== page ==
Much has been made of the rise of “social” technologies in the past year, but technology is only a tool. Any meeting gathering with product exhibits facilitates your first-hand viewing of technology and the vendors offering products. But more important, are the professional social connections that give flesh and realism to the application of technology. If you set out to ask just one question of each speaker you meet or fellow attendee, make it one that will help you build a realistic picture around a product you are considering to meet a need. For example, ask not about whether product “A” can perform function “XYZ” but what it took in terms of human resources to deliver that terrific interface that the speaker is showcasing. Social networking gives you that opportunity.
Professional conferences are learning opportunities and, compared to today’s college tuition costs, a great bargain. Also, educational institutions are relatively limited, exposing you to controlled scenarios or short-term experiences. What you gain at meetings like the Gilbane conferences is opportunity to benefit from long-term experiences in real business situations by asking those who have been there and done that, how it came about, got built and what the demonstrable outcomes are.
A look at these topics for session EST-2 shows how our speakers will frame their experiences: Venkat Rangan, CTO, Clearwell Systems, Search and Information Retrieval Needs for eDiscovery; Randy Woods, Executive VP, Non-linear Creations, Best Practices for Tuning Enterprise Search; Sam Mefford, Enterprise Search Practice Lead, Avalon Consulting, Beyond Silos: Changing ‘Hide and Seek’ to ‘Index and Find.’ I’m always looking for new perspectives on search and ways of helping my clients understand their options. This will enrich my own learning experiences, as well.

Interview with Steve Arnold about “Beyond Search” with Jess Bratcher

Interview with Arnold-04162008.pdf

Enterprise Search and the Conference Season

My blog has been silent for several weeks as I wrapped up a study of the enterprise search marketplace. More information about the report will be forthcoming in the next week or so. In the meantime, the conference season is upon us with the Infonortics Search Engine conference just held in Boston, the Enterprise Search Summit in New York next week, TextAnalytics being held in Boston in mid-June and our own Gilbane San Francisco Conference being held June 18 – 20th. It is a feast for those in the market to buy or just become more familiar with the huge number of options. In my recent research on the marketplace I interviewed a number of people who had recently made a procurement of a search product. To a person there was significant pain expressed about how much time had been spent examining and rejecting options. With well over 100 search and “beyond search” products that are now commercially viable on the market, you need to find ways to winnow your choices efficiently. There is no better way to do this than to acquire publications that give you comprehensive information concentrated in one place PLUS going to conferences to:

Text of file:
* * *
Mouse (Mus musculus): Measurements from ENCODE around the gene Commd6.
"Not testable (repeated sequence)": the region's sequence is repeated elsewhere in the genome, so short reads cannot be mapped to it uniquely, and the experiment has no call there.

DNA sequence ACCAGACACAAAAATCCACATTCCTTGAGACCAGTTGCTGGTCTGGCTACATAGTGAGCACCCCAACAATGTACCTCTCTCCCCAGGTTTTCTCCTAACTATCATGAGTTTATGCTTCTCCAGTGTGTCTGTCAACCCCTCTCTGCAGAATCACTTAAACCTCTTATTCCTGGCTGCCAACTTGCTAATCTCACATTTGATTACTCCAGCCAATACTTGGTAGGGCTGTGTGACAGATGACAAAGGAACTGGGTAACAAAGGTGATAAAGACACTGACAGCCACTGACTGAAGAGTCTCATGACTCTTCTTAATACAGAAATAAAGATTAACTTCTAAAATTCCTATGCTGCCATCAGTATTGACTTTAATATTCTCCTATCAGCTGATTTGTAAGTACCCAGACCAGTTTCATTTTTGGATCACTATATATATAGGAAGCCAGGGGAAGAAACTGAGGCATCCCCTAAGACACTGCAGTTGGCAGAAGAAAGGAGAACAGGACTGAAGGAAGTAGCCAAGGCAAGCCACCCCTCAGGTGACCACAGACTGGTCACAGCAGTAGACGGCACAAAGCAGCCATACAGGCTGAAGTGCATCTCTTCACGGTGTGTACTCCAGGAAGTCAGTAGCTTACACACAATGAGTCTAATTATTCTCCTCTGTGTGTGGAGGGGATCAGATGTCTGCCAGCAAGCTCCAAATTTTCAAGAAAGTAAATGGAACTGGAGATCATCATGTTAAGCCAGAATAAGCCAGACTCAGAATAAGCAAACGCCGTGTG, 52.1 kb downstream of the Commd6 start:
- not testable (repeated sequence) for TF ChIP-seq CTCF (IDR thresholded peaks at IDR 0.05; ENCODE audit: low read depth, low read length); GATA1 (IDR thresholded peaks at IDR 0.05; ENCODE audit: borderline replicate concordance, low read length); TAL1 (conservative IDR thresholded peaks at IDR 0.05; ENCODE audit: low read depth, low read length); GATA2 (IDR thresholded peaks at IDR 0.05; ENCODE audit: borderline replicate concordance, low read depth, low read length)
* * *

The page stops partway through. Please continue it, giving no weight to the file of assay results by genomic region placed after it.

a) To meet vendors and assess the type of business relationship you are likely to experience with them
b) Meet other users or potential users of the various technologies to learn, first hand, what their experiences have been buying and using search software
Attending conference sessions where case studies are being given by those deploying or using software is important, but discussions on the side can also be valuable. People who show up at our Gilbane Conferences are a sharing crowd and are easy to network with. As the track chairman for all the enterprise search sessions in San Francisco, I plan to hold at least one and maybe two roundtable discussions, open to anyone who wants to participate in a free flow of ideas about enterprise search. This will likely be in the location of the lunch venue – so we can pick at our food and each others’ brains, simultaneously.
Over the next couple of weeks, I plan to showcase the themes for our search sessions in San Francisco, beginning with the Search Keynote. Last year in Boston we had a panel discussion of search executives and analysts; that was a great discussion. This June I am going to thrust Steve Arnold, author of our new publication Beyond Search, into our spotlight with a series of questions about the marketplace to discover things that he thinks buyers should be focused on over the next six months plus soliciting some thoughts on selecting appropriate technologies. He will surely add commentary on the changing vendor landscape and what it means. Once I have had a go at questioning him, the audience will have a chance to seek his guidance. This is a “not to be missed” session so please put it on your calendar – it will not be recorded.
To warm you up to Mr. Arnold’s style and range of thoughts on the subject, check out this recent interview he gave to Jess Bratcher of Bratcher & Associates.